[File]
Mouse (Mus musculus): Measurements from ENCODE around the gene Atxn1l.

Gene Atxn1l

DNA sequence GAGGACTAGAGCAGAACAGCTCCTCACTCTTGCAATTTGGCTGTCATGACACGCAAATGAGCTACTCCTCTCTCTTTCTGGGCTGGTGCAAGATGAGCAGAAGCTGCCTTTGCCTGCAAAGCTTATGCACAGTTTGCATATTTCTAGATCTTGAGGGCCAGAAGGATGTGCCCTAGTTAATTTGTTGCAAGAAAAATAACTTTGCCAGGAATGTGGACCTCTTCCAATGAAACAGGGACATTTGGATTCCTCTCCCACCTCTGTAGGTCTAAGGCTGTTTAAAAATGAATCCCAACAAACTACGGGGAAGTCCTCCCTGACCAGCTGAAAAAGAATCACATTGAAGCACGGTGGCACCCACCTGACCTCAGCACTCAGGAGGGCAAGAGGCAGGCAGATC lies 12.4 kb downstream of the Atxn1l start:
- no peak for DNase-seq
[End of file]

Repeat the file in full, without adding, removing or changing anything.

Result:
Mouse (Mus musculus): Measurements from ENCODE around the gene Atxn1l.

Gene Atxn1l

DNA sequence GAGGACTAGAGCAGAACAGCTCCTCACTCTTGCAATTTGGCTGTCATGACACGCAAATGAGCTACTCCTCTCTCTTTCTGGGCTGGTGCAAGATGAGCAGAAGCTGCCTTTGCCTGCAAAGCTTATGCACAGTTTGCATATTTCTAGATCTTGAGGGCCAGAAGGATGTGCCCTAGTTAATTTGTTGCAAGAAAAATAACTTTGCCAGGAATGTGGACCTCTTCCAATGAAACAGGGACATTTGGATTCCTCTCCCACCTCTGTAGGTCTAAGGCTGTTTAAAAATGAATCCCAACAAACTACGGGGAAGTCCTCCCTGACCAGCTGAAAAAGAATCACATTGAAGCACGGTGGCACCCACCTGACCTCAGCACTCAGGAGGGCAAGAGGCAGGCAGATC lies 12.4 kb downstream of the Atxn1l start:
- no peak for DNase-seq